Remember how important the fun element is? Try adding running games into your workout rather than setting out on a typical long jog. At Mumsfit, we use games which specifically work to improve your speed and form – while being straightforward and enjoyable!

    Be aware of your body
    Did you know there is a way to run ‘correctly’? To make your run more enjoyable and efficient, pay attention to your body position and relax. You want to:

    • Avoid hunching your shoulders -  this restricts the oxygen getting to your muscles.
    • Keep your arms at 90 degrees – they will then help propel you forward as they swing.
    • Relax your hands - as tight hands can lead to back and shoulder tension.
    • Keep your knees down – your knees should be lifting forward as opposed to upwards.
    • Make your hips stable, and forward – no swinging them from side to side! This reduces chance of low back or hip pain.

    Run with support
    If you really want to commit to getting fit, accountability is key. Whether you choose a close friend to chat fitness goals with or opt for professional fitness support – having someone else take your fitness seriously will increase your chances of keeping ‘at it’ even when sleep deprivation would rather have it otherwise. You’ll find encouragement goes a long way when you first start out. And what a bonus if you can keep fit and have a laugh with friends!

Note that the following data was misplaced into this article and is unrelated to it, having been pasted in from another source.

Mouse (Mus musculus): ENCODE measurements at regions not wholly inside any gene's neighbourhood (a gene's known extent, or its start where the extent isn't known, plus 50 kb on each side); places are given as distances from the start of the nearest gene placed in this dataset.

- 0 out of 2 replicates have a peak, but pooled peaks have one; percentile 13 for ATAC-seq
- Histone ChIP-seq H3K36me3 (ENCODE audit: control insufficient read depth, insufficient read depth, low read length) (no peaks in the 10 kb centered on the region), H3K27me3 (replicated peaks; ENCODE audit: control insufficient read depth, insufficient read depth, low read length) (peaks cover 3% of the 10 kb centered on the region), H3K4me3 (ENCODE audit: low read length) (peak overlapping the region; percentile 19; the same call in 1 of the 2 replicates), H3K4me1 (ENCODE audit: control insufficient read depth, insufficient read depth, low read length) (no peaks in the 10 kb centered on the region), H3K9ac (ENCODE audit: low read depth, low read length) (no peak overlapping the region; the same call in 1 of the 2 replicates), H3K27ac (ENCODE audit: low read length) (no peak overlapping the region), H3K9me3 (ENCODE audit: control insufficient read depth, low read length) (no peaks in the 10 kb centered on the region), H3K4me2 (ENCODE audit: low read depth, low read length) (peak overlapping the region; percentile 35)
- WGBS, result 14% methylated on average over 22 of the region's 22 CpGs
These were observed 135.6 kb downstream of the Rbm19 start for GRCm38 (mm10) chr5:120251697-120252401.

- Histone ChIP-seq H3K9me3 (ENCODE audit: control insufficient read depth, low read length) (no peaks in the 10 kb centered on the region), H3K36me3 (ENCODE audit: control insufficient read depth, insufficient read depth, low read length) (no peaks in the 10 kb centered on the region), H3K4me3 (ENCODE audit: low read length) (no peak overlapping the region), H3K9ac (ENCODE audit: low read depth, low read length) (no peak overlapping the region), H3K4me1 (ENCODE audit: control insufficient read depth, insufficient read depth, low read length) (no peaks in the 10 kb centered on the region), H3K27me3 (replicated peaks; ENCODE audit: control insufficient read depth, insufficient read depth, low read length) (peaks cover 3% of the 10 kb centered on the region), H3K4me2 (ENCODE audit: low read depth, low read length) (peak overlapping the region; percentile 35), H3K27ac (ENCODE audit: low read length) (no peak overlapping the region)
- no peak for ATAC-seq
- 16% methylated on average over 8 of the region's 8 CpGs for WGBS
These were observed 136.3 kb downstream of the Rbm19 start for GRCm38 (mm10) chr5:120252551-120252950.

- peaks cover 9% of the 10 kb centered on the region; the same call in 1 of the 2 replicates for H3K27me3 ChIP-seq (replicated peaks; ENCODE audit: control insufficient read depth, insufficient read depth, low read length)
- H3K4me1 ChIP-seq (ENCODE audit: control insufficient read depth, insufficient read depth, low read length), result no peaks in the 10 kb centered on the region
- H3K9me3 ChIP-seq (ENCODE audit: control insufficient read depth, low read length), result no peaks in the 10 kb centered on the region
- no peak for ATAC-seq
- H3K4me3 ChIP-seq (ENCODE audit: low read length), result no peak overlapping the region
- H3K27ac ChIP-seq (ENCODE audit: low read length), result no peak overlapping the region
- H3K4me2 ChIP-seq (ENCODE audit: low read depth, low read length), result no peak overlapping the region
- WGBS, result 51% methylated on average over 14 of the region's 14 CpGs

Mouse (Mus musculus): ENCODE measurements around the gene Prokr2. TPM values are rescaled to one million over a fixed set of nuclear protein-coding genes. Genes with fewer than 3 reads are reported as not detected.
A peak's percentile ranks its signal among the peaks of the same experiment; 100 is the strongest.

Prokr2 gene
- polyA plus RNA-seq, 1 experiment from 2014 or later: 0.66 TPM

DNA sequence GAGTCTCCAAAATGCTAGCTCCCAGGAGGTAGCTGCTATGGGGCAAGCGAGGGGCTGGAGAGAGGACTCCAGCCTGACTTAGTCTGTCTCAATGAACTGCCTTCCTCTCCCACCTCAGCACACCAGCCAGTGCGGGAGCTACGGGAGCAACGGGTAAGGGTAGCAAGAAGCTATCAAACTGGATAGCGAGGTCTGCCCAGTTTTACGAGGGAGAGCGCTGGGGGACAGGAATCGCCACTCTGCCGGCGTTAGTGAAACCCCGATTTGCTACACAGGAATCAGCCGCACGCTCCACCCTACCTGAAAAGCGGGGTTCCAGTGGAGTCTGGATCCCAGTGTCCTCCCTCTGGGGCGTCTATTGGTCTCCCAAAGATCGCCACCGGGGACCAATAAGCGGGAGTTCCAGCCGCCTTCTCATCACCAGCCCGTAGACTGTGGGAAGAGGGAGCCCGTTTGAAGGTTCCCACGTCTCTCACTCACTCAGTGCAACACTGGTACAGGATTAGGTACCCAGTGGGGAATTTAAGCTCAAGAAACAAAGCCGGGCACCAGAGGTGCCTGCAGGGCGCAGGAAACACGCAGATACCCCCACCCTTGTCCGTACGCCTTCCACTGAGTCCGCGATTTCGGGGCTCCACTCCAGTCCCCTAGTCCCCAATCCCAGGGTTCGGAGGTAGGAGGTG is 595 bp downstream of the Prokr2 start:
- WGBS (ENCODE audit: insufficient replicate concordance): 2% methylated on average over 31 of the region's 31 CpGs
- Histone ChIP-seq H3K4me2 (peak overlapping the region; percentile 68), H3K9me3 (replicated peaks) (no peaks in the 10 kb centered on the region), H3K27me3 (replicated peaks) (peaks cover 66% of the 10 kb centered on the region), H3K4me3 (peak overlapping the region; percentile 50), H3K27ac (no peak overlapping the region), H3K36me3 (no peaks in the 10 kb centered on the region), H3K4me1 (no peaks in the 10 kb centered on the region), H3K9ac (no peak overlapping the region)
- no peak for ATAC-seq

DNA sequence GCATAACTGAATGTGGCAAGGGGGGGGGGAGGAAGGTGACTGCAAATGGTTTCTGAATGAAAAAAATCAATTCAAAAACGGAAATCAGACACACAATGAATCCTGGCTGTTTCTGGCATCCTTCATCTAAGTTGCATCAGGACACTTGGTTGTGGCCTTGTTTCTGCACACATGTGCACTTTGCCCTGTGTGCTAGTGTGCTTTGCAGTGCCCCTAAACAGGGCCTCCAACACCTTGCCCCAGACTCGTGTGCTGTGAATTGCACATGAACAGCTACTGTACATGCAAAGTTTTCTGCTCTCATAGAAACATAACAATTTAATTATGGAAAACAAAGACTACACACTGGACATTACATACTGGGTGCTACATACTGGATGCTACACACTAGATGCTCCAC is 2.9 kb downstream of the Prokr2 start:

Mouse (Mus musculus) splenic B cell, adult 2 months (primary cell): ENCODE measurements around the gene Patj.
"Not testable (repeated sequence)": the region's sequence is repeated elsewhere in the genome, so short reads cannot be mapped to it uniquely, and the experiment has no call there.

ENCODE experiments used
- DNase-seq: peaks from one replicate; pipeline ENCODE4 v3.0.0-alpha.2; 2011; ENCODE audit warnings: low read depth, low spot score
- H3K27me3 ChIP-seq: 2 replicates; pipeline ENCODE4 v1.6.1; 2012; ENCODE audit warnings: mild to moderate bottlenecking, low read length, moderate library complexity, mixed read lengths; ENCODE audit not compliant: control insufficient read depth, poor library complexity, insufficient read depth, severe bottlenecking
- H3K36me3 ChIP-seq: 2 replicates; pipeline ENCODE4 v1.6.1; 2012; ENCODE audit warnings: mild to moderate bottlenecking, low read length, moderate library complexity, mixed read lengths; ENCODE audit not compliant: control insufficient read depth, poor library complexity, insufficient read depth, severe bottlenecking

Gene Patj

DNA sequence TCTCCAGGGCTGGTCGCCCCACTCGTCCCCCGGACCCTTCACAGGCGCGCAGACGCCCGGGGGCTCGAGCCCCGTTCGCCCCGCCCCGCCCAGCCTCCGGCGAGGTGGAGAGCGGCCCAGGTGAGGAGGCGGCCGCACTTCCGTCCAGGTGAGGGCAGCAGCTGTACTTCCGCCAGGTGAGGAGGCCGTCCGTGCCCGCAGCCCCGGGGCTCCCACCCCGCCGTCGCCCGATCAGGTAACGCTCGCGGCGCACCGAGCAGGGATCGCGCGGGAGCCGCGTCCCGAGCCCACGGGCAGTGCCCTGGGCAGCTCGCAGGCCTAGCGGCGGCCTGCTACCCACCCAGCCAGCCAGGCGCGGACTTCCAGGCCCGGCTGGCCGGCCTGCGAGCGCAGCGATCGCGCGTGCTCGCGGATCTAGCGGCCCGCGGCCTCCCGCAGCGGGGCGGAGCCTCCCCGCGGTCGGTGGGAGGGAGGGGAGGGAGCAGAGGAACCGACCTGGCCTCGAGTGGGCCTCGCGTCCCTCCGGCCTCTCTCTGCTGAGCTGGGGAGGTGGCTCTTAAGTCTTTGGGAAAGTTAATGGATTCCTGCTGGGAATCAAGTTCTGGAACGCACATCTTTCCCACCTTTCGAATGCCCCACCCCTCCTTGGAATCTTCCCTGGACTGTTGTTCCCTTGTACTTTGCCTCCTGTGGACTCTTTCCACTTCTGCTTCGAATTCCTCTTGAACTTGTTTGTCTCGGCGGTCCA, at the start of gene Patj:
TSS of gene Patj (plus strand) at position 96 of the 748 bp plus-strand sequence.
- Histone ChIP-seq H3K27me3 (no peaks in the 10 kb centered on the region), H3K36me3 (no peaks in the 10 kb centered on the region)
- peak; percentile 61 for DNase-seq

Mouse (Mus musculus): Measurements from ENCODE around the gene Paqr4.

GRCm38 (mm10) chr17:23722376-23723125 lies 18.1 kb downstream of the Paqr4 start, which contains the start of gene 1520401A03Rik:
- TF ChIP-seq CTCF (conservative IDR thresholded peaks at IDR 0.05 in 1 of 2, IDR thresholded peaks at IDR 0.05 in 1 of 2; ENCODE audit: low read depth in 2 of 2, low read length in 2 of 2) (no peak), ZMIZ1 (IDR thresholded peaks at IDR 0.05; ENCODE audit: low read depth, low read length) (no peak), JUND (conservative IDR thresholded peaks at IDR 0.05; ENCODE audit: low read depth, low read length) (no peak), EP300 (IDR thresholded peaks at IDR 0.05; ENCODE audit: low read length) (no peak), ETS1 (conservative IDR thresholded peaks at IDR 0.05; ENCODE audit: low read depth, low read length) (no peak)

Stretch to finish
    A lot of people know the importance of ‘warming up’ but aren’t aware that a ‘cool down’ period is also needed to reduce chance of post-run discomfort or injury. The aim is to lower your heart rate and get your breathing back to normal and help your muscles maintain healthy function. It’s highly recommended you finish each running session with some gentle walking and stretches – and plenty of water.

    Are you ready to start running and get fit?  

    The new Mumsfit Running Club is the perfect place to get the support you need and safely increase your overall fitness – while having fun and meeting other like-minded women. These one-hour sessions will include a simple warm-up, gentle stretching, running games and strengthening for longer runs. Each session is specifically directed to suit the group, so all abilities are welcome and tailored for.

    Find out more about our friendly running sessions now –contact Joan on 07957 308968 or e mail this class is a Buggy free and dog free zone!